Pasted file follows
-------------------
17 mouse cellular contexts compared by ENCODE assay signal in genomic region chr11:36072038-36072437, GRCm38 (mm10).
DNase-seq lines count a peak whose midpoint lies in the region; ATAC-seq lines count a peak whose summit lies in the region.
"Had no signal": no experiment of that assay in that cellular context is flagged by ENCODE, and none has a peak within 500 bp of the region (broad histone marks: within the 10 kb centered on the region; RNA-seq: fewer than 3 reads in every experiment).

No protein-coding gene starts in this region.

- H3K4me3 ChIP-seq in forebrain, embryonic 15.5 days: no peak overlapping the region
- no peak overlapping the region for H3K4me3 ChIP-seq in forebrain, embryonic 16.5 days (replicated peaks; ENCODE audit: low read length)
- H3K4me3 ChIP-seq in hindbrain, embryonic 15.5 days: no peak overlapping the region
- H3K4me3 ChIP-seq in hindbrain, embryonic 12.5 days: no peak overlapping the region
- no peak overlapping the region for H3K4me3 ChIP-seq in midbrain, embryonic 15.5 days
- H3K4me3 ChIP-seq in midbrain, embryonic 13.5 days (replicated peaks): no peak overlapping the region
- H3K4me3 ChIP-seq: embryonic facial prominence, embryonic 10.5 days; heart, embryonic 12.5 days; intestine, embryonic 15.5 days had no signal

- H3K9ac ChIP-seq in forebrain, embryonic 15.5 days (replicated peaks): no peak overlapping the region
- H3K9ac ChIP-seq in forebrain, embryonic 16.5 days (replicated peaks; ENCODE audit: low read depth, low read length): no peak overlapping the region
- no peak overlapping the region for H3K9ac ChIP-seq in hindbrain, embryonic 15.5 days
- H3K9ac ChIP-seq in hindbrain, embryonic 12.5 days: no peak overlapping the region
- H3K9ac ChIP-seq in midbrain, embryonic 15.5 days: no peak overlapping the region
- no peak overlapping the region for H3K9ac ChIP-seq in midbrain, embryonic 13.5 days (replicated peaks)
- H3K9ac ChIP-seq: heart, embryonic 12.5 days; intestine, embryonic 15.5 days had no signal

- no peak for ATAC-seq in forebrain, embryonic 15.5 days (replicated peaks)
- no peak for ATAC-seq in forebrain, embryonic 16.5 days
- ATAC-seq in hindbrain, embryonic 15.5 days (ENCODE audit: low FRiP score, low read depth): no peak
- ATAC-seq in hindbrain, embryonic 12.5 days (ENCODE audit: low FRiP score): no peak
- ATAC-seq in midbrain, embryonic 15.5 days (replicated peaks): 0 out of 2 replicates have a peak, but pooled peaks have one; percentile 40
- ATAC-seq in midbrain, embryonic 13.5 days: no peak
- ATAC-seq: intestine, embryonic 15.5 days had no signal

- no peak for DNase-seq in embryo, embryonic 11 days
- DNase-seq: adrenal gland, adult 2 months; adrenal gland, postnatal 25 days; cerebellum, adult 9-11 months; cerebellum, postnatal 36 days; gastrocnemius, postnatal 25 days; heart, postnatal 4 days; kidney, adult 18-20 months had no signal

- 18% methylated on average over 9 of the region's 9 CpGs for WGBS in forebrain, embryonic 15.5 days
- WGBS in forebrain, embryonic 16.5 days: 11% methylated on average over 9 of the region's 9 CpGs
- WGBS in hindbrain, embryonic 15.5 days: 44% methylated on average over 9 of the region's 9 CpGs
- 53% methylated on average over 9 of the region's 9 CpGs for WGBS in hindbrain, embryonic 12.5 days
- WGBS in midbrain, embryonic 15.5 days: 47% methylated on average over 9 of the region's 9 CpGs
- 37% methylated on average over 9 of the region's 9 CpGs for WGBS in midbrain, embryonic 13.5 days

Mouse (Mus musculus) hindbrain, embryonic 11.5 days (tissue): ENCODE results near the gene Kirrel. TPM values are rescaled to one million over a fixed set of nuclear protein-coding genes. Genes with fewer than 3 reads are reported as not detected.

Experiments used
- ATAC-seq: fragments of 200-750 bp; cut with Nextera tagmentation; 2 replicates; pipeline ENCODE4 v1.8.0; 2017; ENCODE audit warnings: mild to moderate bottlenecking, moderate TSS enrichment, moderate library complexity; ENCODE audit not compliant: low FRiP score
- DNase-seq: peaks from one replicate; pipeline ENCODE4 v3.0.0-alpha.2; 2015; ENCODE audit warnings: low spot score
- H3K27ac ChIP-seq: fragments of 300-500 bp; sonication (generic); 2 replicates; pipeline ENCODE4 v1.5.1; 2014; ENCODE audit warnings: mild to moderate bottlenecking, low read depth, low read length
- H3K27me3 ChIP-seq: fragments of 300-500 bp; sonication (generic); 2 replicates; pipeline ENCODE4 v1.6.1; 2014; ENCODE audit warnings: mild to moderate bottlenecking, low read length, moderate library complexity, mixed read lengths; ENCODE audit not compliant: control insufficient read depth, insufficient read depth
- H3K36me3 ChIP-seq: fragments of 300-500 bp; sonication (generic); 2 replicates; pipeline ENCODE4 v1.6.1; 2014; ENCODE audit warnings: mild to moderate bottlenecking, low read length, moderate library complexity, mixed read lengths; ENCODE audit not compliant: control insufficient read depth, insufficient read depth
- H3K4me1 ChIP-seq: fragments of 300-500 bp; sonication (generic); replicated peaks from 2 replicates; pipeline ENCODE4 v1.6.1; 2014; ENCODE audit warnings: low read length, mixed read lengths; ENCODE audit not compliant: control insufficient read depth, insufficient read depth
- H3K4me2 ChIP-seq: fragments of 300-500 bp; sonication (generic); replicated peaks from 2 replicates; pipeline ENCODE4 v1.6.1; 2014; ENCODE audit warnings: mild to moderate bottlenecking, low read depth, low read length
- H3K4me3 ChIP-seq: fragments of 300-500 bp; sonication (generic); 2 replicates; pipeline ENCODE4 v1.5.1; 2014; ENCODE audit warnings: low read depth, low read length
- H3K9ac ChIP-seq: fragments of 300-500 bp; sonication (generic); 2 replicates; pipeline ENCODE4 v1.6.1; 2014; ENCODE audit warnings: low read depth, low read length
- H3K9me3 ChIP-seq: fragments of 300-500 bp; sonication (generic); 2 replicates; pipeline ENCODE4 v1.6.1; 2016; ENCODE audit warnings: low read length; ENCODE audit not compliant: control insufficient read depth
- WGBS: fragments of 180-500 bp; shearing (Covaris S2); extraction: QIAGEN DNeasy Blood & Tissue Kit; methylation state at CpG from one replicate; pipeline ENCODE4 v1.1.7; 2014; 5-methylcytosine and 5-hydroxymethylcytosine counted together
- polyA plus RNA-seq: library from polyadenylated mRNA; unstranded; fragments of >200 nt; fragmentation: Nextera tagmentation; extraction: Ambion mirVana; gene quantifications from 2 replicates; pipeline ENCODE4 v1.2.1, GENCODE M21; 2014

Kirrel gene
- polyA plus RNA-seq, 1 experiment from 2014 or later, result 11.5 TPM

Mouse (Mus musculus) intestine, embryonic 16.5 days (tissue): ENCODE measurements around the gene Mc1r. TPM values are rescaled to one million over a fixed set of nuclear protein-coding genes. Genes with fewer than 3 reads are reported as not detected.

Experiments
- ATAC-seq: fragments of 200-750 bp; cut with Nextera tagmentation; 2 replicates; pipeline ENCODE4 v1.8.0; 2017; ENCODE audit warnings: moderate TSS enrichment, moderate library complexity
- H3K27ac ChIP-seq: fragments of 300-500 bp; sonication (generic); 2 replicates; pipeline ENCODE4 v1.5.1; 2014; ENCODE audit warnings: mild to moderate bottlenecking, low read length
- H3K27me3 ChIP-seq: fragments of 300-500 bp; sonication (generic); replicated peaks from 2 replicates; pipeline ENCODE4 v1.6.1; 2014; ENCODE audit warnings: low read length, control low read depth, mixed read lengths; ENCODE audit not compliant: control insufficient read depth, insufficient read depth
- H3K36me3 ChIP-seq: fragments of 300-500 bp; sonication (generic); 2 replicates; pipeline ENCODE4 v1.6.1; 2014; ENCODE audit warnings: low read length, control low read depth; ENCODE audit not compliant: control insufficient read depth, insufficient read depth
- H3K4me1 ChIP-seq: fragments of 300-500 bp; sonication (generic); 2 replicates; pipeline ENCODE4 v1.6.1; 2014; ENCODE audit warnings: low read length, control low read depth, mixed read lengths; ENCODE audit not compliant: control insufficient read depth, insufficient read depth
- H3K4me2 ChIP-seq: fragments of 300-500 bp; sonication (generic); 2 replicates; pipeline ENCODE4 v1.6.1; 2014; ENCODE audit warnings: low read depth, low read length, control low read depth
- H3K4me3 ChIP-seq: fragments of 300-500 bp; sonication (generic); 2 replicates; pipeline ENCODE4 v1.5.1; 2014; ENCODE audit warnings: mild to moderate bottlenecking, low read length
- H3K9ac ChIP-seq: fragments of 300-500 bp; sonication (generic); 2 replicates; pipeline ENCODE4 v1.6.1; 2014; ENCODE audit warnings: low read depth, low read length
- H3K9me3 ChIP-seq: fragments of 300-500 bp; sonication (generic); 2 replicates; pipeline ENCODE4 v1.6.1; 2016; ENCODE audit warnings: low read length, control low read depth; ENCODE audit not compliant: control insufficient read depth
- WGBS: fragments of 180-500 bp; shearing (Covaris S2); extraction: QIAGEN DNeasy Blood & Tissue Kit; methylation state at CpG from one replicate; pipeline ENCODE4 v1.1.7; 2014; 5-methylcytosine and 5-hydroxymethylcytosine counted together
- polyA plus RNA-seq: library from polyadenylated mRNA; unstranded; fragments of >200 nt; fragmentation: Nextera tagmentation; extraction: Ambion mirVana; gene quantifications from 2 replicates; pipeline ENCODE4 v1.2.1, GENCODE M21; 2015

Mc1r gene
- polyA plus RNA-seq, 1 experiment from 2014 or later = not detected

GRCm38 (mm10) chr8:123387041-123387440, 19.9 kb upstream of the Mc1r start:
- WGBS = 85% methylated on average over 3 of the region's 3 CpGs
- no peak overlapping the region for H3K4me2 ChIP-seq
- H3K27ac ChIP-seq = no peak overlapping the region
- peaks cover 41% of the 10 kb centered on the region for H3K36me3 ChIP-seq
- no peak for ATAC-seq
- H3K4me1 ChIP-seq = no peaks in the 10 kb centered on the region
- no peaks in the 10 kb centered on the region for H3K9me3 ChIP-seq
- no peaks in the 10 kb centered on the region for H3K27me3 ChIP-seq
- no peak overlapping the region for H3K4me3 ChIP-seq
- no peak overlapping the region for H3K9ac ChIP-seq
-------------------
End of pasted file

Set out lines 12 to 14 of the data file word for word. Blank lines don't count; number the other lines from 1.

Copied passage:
- H3K9ac ChIP-seq in forebrain, embryonic 15.5 days (replicated peaks): no peak overlapping the region
- H3K9ac ChIP-seq in forebrain, embryonic 16.5 days (replicated peaks; ENCODE audit: low read depth, low read length): no peak overlapping the region
- no peak overlapping the region for H3K9ac ChIP-seq in hindbrain, embryonic 15.5 days